This was a two-tiered, prospective, closed web-based study carried out in Geneva, Switzerland, between October 2021 and May 2022. The Swiss Federal Act on Research involving Human Beings does not apply to such studies [16], but the approval of the local Ethics Committee was nevertheless sought. This Committee issued a “no objection” declaration (Req #2021-00439). The Checklist for Reporting Results of Internet E-Surveys (CHERRIES) was used to detail the methods and results [17].

2.2. Online Platform

Both questionnaires were created under a Joomla! 3.10 platform (Open Source Matters, New York, NY, USA) using the Community Surveys 5 component (BulaSikku Technologies Private Limited, Hyderabad, India). Answers were recorded in an encrypted MySQL-compatible database (MariaDB 5.5.5, MariaDB Foundation, Wakefield, MA, USA) hosted on a Swiss server (Kreativmedia GmBH, Zürich, Switzerland). The questionnaires were thoroughly tested prior to the start of each phase of this study. To limit attrition [18,19], branching logic was used to display relevant questions only. Completeness and regular expression (RegEx) checks were automatically performed at the end of each page to avoid missing or inconsistent data. No tracking identifier (cookies or IP address) was used since this was a closed study.

2.3. First Questionnaire

The first questionnaire was designed to assess BLS knowledge (Table 1).
Briefly, medical and dental UGFM students share a common pathway until the end of their second year of medical school, and represented a convenient sample of 190 potential participants. The BLS course that these students follow during their second year is based on a flipped classroom principle: all students are expected to follow an interactive e-learning module designed to provide them with theoretical knowledge regarding OHCA and BLS maneuvers prior to attending two successive practice sessions, each lasting 2 h. For the last few years, all the information about the courses and their prerequisites are exclusively hosted on a university Moodle platform, and students are not provided with any printed material. E-learning modules are also hosted on this platform. Therefore, a method similar to that outlined by Sturny et al. was used to recruit second-year medical and dental students [7], i.e., a slide inviting them to answer the questionnaire was added at the very beginning of the e-learning module. On 18 February 2022 (ten days before the first practice session), the faculty secretariat sent an email to the whole promotion reminding them that the e-learning module had to be completed prior to attending the training sessions.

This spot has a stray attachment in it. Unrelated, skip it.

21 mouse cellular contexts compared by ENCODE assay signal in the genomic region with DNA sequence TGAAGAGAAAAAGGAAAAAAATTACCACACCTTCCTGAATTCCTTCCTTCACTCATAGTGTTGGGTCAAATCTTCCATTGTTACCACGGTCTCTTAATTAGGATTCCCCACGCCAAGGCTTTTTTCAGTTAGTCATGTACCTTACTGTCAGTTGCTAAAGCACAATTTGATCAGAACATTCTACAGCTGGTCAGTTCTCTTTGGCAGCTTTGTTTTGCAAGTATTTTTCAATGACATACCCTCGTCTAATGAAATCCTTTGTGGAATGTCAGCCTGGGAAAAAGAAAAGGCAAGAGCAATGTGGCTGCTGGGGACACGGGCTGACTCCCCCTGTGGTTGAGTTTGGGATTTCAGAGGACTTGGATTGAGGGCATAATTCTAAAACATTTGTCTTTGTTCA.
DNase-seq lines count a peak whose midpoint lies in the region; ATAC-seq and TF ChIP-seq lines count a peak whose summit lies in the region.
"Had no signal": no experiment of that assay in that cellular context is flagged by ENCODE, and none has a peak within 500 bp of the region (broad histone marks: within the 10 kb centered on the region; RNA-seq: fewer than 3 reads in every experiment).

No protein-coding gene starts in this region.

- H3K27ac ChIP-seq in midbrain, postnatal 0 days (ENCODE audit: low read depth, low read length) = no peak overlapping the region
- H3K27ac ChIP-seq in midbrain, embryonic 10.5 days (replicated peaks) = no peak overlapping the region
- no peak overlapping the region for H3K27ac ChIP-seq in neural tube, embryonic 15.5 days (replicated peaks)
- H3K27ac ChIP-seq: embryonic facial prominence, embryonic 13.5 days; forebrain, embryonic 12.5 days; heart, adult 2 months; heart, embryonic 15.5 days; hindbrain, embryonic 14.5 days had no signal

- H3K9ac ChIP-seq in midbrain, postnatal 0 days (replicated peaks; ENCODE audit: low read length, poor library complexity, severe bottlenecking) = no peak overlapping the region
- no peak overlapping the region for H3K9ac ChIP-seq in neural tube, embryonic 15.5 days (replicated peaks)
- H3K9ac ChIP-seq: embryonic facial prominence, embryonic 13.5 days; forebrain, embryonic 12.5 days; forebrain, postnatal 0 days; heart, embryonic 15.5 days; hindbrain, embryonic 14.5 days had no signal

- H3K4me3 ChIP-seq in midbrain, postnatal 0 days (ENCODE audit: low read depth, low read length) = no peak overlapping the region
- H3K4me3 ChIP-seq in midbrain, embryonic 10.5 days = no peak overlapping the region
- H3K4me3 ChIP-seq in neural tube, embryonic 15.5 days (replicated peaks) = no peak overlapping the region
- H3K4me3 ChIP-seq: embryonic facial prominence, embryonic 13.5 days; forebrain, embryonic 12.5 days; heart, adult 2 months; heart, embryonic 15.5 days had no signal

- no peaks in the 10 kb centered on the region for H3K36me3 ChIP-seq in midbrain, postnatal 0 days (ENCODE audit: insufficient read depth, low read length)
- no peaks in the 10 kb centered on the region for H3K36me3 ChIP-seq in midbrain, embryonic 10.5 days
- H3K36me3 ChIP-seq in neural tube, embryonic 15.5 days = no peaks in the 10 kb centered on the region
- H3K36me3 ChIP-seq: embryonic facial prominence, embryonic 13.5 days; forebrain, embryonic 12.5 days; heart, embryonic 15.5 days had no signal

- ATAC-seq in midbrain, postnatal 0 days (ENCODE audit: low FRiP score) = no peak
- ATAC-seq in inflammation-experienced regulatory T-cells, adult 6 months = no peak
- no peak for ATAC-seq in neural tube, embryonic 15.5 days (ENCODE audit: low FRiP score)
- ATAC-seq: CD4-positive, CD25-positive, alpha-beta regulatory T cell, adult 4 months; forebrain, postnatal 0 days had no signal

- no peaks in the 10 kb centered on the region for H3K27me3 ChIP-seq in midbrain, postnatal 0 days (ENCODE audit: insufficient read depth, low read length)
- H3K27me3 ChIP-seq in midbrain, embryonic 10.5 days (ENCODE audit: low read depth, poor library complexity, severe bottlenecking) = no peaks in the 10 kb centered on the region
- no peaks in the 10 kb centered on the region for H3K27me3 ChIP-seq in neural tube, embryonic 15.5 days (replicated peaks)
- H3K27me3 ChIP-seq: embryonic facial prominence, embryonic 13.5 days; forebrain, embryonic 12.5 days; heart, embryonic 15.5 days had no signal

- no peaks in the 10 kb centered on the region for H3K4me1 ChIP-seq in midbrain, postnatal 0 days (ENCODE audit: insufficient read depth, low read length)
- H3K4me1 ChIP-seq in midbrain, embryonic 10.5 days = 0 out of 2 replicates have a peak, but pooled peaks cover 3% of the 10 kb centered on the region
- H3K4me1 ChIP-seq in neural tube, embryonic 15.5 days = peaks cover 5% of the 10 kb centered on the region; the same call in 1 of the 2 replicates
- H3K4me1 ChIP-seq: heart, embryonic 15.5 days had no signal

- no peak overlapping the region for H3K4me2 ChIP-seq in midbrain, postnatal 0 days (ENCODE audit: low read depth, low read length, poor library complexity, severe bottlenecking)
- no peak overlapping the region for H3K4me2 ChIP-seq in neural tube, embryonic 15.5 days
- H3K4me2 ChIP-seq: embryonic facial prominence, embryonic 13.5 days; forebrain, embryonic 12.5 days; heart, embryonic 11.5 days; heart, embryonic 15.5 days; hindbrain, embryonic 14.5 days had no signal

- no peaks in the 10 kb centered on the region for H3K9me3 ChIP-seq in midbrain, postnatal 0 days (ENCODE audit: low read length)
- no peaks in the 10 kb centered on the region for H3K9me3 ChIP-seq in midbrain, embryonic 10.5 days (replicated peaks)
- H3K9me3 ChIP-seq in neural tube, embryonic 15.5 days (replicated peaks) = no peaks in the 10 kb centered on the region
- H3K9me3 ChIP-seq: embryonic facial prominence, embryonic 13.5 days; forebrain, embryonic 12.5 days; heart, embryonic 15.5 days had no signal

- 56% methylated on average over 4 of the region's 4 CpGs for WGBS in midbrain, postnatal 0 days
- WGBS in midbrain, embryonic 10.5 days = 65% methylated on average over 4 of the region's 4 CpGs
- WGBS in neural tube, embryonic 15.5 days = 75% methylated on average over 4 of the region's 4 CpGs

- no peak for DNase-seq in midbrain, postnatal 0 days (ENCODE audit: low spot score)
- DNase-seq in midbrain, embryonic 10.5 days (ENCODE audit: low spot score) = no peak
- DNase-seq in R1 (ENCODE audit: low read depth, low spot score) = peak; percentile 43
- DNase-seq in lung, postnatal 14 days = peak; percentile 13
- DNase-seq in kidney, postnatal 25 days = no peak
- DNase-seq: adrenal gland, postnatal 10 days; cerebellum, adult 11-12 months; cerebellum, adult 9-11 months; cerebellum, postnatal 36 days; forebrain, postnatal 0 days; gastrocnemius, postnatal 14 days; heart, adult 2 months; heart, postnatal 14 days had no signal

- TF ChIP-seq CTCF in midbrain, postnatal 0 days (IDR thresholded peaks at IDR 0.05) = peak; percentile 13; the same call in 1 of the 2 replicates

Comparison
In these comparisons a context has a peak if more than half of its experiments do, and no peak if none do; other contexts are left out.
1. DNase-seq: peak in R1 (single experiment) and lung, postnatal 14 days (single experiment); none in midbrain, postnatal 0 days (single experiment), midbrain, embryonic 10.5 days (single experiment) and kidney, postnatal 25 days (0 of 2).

All participants were informed that answering this questionnaire was optional and that they could choose to withdraw at any time. A data policy statement was displayed on the main page, and the email address of the main investigator was displayed. Consent was gathered electronically. Since the participants were never asked to enter their identity or email address, the answers recorded were irreversibly anonymized.

2.4. Second Questionnaire

Since participation was much lower than expected (43.7%, 80/183 in Sturny’s study vs. 17.9%, 34/190, p < 0.001), a second questionnaire was designed to determine the reasons underlying this low participation rate (Table 2). The link to this questionnaire was broadcasted on the WhatsApp group of the second-year promotion on 23 May 2022. A single reminder was sent using the same communication channel two days later.